Branching-Out

The Baptism of the Lord

Posted by Bill Ayres on Jan 8, 2022 6:00:00 AM

A reading from the prophecy of Isaiah

(Chapter 40:1-5, 9-11)

There are many beautiful passages in the Hebrew Scriptures in which God speaks soulfully to the people of Israel. This is one of the most powerful: “Comfort, give comfort to my people.”   “Speak tenderly to Jerusalem.” “Fear not to cry out.” “Here comes with power the Lord God.”

Did they listen? Did they hear the words in their hearts? Perhaps many did, but others did not. God speaks to us tenderly and with power so many times in our lives in so many ways, through many different people and situations. How often do we really listen, in times of joy and times of sadness, in stress and in peace, and so many times in between?

Responsorial Psalm

(Psalm 104)

“O bless the Lord, my soul.” Let us bless the Lord because of all the blessings he gives to us.

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Topics: baptism, Reflections on the coming Sunday's Gospel, John the Baptist, RENEW International, Indwelling of the Holy Spirit, Baptism of the Lord

Time Goes On

Posted by Sharon Krause on Jan 4, 2022 6:00:00 AM

When someone in the family celebrates a birthday, how fast time flies is brought to mind. Recently our grandson turned 21, and the memories of his early childhood brought a smile of wonder to my face. How fast time goes by!

As we enjoy the beginning of a new year and we read the gospels in the post-Christmas liturgies, our focus turns from the birth of our Savior to his public ministry. Scripture tells of Jesus reading from a scroll in the synagogue, healing many people of illnesses, teaching crowds, feeding thousands with only five loaves of bread and two fish, and even walking on water. What a jump from an infant lying in a manger to a 30-something adult teaching and working miracles!

What can we learn from this transition? For one thing, it is important to remember and celebrate milestones. The birth of the Christ child was an unprecedented breakthrough in history. God became visible on earth in the person of a human being! If he did not come as a human comes, how would he grow to be a 30-year-old rabbi? He experienced years of humanity with all its ups and downs, with its desperate challenges.

Jesus was taught how to pray, to work, and to be responsible; we hopefully teach our children to do those things as well. As an adult, Jesus ministered to the multitudes, but often used time away to pray. Prayer is an important part of proper growth. If we want to continue to grow spiritually, we must pray. We pray to keep up with life events as they speedily present themselves to us. Prayer helps us to keep up the pace.

Mary and Joseph were resilient. They responded to challenges with faith-filled action. They had to adjust to Jesus’ being born in a stable. They had to flee to Egypt for safety when Jesus was an infant. Travel was not easy or comfortable, but they did it. They did not have a network of family and friends to help them in their journeys. They trusted God to give them strength and hope.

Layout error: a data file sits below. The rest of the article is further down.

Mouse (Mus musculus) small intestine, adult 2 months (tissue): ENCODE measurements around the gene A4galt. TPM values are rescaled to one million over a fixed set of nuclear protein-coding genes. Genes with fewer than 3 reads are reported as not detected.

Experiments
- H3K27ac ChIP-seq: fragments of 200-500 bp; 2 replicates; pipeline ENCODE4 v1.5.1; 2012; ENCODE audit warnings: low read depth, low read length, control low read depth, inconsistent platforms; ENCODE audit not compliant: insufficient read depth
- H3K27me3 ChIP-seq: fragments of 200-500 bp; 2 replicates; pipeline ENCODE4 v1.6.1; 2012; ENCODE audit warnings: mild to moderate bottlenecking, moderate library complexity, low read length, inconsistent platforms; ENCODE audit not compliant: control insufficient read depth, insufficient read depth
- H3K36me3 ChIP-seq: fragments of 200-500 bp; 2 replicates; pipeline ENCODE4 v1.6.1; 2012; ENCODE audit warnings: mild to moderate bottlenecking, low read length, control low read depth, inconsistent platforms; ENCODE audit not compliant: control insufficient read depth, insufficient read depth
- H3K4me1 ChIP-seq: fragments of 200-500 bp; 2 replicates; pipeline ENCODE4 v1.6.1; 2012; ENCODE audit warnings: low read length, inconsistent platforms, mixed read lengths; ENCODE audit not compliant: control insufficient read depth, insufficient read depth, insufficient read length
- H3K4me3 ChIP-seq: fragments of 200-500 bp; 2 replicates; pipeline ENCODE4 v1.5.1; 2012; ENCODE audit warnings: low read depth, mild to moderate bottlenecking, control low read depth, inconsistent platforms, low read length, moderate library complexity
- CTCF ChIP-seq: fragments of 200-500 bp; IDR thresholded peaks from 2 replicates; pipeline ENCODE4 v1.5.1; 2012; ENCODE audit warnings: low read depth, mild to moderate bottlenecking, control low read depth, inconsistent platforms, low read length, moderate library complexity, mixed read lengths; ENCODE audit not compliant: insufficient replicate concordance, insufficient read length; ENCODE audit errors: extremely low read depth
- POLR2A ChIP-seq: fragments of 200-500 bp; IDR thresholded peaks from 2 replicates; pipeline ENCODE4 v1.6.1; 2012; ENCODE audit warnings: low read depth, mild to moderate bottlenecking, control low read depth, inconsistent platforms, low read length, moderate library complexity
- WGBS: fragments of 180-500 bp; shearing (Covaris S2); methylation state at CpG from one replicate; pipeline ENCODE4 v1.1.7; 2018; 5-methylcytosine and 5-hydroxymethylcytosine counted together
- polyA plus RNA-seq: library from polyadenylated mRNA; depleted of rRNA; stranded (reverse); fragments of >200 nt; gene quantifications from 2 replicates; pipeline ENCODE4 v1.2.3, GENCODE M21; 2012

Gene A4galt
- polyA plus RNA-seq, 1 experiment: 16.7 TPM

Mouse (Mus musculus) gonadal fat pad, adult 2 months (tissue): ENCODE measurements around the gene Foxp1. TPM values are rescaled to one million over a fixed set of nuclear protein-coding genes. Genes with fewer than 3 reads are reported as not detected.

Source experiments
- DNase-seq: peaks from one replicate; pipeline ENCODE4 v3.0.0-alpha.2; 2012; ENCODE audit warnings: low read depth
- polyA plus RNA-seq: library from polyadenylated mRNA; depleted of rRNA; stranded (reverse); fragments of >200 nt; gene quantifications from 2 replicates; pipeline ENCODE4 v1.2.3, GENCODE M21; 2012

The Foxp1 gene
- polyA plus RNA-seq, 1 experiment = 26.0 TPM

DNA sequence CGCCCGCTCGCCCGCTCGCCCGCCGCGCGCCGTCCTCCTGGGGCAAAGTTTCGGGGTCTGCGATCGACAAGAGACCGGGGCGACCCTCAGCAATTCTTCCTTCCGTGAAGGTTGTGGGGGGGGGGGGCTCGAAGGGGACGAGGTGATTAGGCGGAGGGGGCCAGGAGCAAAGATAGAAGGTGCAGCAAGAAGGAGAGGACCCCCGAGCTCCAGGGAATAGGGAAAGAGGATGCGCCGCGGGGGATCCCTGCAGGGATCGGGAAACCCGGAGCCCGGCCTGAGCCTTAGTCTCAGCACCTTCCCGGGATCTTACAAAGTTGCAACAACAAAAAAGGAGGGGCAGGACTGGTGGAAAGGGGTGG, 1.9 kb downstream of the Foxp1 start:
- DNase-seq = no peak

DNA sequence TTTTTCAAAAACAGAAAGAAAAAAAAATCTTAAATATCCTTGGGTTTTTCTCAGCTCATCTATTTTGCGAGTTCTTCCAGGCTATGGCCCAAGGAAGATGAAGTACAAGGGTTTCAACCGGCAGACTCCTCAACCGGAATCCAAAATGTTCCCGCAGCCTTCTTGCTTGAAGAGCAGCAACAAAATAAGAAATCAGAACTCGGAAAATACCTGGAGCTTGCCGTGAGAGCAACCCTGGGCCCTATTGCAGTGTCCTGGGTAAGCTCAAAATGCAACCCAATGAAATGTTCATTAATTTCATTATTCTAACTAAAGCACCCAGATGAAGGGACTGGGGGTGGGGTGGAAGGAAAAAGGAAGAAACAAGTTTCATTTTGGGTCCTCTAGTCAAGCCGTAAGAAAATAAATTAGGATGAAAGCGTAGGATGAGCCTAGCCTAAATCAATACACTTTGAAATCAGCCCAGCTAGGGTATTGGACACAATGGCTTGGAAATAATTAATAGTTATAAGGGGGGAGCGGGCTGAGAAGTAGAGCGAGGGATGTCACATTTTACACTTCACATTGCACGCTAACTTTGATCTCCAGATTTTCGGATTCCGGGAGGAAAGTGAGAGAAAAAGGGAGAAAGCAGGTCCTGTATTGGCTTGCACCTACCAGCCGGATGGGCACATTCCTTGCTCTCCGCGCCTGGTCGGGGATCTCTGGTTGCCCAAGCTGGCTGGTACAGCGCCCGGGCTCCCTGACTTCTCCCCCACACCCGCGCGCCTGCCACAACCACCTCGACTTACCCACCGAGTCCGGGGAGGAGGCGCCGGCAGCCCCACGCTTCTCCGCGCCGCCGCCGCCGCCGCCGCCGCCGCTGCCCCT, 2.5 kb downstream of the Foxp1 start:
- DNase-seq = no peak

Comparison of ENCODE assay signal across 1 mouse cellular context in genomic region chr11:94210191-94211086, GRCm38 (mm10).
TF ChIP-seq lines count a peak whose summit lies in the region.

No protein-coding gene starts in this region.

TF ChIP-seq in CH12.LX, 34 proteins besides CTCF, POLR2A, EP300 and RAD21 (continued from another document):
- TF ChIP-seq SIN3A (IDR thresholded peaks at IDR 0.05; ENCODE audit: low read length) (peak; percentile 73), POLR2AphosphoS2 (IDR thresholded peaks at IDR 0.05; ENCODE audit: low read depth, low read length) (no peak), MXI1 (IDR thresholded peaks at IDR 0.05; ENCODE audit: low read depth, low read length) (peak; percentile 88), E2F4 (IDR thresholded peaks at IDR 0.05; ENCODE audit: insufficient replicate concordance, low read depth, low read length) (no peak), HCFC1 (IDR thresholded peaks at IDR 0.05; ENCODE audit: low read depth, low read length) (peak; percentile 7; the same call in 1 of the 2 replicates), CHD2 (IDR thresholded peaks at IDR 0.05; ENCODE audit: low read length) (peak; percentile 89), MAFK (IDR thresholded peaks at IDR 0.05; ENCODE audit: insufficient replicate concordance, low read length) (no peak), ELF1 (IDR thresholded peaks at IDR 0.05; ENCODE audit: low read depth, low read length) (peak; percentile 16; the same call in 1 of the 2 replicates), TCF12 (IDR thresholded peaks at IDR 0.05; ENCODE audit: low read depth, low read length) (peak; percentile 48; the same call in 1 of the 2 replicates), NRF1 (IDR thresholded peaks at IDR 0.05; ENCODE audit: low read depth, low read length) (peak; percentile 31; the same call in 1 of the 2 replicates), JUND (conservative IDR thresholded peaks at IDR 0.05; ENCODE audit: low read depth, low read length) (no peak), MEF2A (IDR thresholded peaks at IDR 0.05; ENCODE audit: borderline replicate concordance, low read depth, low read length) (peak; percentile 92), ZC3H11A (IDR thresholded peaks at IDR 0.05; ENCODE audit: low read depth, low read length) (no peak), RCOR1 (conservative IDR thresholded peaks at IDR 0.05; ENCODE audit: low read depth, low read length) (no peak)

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Topics: Sharon Krause, imitating Jesus, use time well

'Hear the Word!' by Bill Ayres: The Epiphany of the Lord

Posted by Bill Ayres on Jan 1, 2022 6:00:00 AM

A reading from the prophecy of Isaiah

(Chapter 60:1-6)

Most Jewish and Christian scholars believe that the prophecy of Isaiah was written by three different people at three different times. Today’s reading is from the last section of the prophecy, written at the end of the Babylonian Exile. It is a time of great joy. “Rise up in splendor, Jerusalem! Your light has come, the glory of the Lord shines upon you…. Nations shall walk by your light, and kings by your shining radiance.”

The reason the Church reads this passage today is that in the birth of Jesus all this and more has come. Jesus is the fulfillment of all the prophesies and all the promises from God.

Responsorial Psalm

(Psalm 72)

“Lord, every nation on earth will adore you.” The psalmist knew when he wrote this, thousands of years ago that it was not true, but he prayed that it would be some day.

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Topics: epiphany, Reflections on the coming Sunday's Gospel, Advent, RENEW International

Take the Leap

Posted by Sharon Krause on Dec 29, 2021 6:00:00 AM

The gospel reading on fourth Sunday of AdventSt. Luke’s account of Mary’s visit to Elizabeth and the infant in Elizabeth’s womb leaping at the sound of Mary’s greeting, I have been stuck in idea of leaping. Even though 2022 is not a leap year, after all the grief and anxiety the pandemic had been causing, I believe it is time to leap with joy into the new year. Yes, I know the virus has not gone away; but just as John the Baptist leaped in acknowledgement of the presence of our Savior, we can confidently take a leap of faith in the abiding presence of our Lord of Life.

Now let’s consider the nature of leaping. Leaping implies elevation as we jump up and into something. This reminds me of the responses at the beginning of the Eucharistic Prayer. The celebrant says, “The Lord be with you.” We respond, “And with your spirit.” Then the celebrant says, “Lift up your hearts,” and we respond, “We lift them up to the Lord.”